Charmaine and Victoria are confronted with demoralising and dangerous environments every day in their work as cleaners, and it’s rare to spend time with their kids.


Stories from women on the front line of minimum wage employment.

Minimum is a powerful documentary series combining animation with factual interviews. Each short piece shares stories from women of all ages, ethnicities and sexualities working in precarious, underappreciated and minimum wage jobs in Aotearoa.

As New Zealand nears the 125th anniversary of women’s suffrage, the struggle for equality continues for so many women – Minimum gives them a voice.

Presented with humour, power and honesty, Minimum highlights women’s experiences in minimum-wage or undervalued work, demonstrating their strength and resilience.
Minimum asks the viewer: Is this okay?

Funded by NZ On Air and produced for RNZ by Notable Pictures and with the support of Loading Docs.


Director Kathleen Winter

Kathleen Winter is an independent filmmaker based in Te Whanganui-a-Tara, Wellington. A feminist, activist and fan of independent media, she is inspired to make films that reflect real lives and uplift communities. Her short documentary work has focused on stories that challenge the status quo through humour and hope.

Her Loading Doc He Kākano Ahau, focused on takatāpui / Māori LGBTQIA+ identity, has collected over 117,000 views to date.

Minimum is a very personal passion-project that has been two-years in the making, and is released thanks to massive community support and collaborations with Notable Pictures, NZ On Air and RNZ.

Kathleen is set to release the 30 minute documentary Datastream Instant Print later this year, which captures the history of a radical print shop that existed in Wellington for over 30 years.


This is a very personal subject for me and a passion project that I have been driving for well over two years.

Being a filmmaker often means needing a backup day-job to keep afloat. I’ve spent years in the service industry working hospitality and retail jobs with low pay, inconsistent hours and little respect from the people around me. It’s hard to explain how those environments can slowly chip away at your self-worth.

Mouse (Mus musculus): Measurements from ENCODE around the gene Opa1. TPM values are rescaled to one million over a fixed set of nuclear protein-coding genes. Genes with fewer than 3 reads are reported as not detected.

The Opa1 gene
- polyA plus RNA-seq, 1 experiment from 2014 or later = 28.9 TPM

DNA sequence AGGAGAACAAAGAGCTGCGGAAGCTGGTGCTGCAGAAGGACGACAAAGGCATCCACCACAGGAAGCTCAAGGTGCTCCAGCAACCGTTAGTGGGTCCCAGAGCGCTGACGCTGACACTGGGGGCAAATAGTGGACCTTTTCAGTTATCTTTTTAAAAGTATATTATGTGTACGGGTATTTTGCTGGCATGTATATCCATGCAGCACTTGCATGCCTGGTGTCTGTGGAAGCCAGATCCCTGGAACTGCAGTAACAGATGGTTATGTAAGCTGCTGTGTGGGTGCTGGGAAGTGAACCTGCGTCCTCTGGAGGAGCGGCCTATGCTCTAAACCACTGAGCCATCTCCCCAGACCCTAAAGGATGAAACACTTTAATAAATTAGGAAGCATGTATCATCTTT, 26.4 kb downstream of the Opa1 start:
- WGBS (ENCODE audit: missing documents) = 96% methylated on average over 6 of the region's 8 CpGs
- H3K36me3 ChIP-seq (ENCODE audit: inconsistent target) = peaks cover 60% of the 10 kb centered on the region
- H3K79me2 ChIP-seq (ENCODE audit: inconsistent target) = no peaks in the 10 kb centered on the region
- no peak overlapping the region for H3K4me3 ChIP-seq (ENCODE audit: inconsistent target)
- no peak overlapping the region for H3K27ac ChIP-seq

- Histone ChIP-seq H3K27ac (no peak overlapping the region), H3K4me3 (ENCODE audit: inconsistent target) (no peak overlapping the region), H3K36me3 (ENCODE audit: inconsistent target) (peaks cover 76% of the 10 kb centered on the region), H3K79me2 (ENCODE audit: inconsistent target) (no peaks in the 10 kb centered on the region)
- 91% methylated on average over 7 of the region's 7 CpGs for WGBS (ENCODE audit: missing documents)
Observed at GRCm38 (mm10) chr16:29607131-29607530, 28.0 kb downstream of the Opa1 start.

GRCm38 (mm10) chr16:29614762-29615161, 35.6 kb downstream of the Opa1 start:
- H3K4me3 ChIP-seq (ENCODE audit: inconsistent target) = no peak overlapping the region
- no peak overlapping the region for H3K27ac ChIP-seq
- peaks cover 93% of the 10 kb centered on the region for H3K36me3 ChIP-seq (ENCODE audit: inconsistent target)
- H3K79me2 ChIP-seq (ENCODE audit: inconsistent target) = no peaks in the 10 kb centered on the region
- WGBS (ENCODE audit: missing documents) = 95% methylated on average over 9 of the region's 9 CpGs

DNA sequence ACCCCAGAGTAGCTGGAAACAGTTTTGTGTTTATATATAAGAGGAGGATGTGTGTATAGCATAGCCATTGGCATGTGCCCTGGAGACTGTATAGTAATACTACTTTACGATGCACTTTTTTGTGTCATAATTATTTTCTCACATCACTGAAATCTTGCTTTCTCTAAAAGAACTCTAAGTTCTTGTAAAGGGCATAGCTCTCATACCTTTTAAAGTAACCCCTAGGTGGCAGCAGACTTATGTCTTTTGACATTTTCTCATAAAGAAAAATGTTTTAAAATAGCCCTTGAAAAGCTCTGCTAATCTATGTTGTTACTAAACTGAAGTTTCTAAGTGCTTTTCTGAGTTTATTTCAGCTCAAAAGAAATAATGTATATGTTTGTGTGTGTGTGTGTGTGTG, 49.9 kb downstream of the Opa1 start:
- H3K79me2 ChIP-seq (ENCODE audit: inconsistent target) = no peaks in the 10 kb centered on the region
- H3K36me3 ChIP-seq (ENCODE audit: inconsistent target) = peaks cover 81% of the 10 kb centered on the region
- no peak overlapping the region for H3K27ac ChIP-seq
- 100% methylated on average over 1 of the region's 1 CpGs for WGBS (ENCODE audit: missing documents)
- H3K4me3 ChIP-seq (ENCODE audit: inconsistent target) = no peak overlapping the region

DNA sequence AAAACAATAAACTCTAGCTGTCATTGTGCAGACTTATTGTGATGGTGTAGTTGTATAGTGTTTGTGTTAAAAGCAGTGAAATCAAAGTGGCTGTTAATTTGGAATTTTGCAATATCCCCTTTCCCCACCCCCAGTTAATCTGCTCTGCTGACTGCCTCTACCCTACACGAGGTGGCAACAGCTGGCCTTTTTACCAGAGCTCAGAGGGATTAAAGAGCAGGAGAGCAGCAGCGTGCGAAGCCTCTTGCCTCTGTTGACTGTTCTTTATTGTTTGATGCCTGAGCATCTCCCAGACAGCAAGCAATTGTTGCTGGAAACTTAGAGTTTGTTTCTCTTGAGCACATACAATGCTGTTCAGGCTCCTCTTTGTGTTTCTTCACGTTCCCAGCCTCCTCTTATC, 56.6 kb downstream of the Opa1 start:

Photo by Mark Tantrum

In all of those workplaces, I was surrounded by women. When you’re working side-by-side you hear the most incredible stories. I’ve heard women of all ages and backgrounds tell stories of harassment and disrespect in the workplace. Those behaviours are unacknowledged, unchallenged and completely normal for many of us. At first I started to write them down, but quickly realised that the best way to capture and share those stories was on film.  

It’s been a huge responsibility to share these stories truthfully and safely. I’m honoured that so many women have gifted their stories to this series, and we have an incredible range of experiences to share.

We’ve had story submissions from women from all parts of the country and over and over I heard the same heartbreaking themes. We’re working as hard as we can, we’re doing our best and we’re good at what we do — why are we treated as we’re worth less as people? Why can we still not make rent, buy school uniforms, or plan for the future? In 2018, why can’t we go to work knowing that we won’t be abused, disrespected, dismissed?

Minimum will be a reflection of life for many women in Aotearoa. I hope it will light some sparks of solidarity, and remind women that we are not alone in our experiences. We know that the gap between the rich and poor in Aotearoa is widening, and it’s time to hear from the women who are bearing the brunt of that inequality at work every day.